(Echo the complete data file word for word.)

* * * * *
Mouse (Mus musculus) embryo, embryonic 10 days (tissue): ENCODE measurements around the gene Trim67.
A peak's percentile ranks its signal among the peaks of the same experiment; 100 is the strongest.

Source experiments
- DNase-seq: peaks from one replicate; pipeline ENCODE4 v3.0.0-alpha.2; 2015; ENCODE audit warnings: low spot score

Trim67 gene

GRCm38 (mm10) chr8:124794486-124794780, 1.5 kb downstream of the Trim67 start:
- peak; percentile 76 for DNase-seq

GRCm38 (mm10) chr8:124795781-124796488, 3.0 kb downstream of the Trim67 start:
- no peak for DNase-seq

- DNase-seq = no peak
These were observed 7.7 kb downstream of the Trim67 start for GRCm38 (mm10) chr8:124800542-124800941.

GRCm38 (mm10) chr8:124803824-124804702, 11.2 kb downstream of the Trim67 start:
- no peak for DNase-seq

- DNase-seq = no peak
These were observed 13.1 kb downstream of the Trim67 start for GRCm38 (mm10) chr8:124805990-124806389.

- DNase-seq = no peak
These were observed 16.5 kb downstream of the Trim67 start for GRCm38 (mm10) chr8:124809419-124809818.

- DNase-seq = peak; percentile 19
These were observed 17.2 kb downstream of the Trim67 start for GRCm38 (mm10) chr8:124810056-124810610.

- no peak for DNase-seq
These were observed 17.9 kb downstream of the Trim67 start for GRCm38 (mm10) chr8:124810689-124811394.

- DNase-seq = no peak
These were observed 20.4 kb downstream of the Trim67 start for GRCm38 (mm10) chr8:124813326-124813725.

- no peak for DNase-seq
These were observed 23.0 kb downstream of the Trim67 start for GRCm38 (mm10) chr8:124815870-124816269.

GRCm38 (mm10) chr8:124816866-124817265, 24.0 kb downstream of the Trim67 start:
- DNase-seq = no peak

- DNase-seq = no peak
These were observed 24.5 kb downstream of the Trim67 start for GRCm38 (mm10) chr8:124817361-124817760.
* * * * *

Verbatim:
Mouse (Mus musculus) embryo, embryonic 10 days (tissue): ENCODE measurements around the gene Trim67.
A peak's percentile ranks its signal among the peaks of the same experiment; 100 is the strongest.

Source experiments
- DNase-seq: peaks from one replicate; pipeline ENCODE4 v3.0.0-alpha.2; 2015; ENCODE audit warnings: low spot score

Trim67 gene

GRCm38 (mm10) chr8:124794486-124794780, 1.5 kb downstream of the Trim67 start:
- peak; percentile 76 for DNase-seq

GRCm38 (mm10) chr8:124795781-124796488, 3.0 kb downstream of the Trim67 start:
- no peak for DNase-seq

- DNase-seq = no peak
These were observed 7.7 kb downstream of the Trim67 start for GRCm38 (mm10) chr8:124800542-124800941.

GRCm38 (mm10) chr8:124803824-124804702, 11.2 kb downstream of the Trim67 start:
- no peak for DNase-seq

- DNase-seq = no peak
These were observed 13.1 kb downstream of the Trim67 start for GRCm38 (mm10) chr8:124805990-124806389.

- DNase-seq = no peak
These were observed 16.5 kb downstream of the Trim67 start for GRCm38 (mm10) chr8:124809419-124809818.

- DNase-seq = peak; percentile 19
These were observed 17.2 kb downstream of the Trim67 start for GRCm38 (mm10) chr8:124810056-124810610.

- no peak for DNase-seq
These were observed 17.9 kb downstream of the Trim67 start for GRCm38 (mm10) chr8:124810689-124811394.

- DNase-seq = no peak
These were observed 20.4 kb downstream of the Trim67 start for GRCm38 (mm10) chr8:124813326-124813725.

- no peak for DNase-seq
These were observed 23.0 kb downstream of the Trim67 start for GRCm38 (mm10) chr8:124815870-124816269.

GRCm38 (mm10) chr8:124816866-124817265, 24.0 kb downstream of the Trim67 start:
- DNase-seq = no peak

- DNase-seq = no peak
These were observed 24.5 kb downstream of the Trim67 start for GRCm38 (mm10) chr8:124817361-124817760.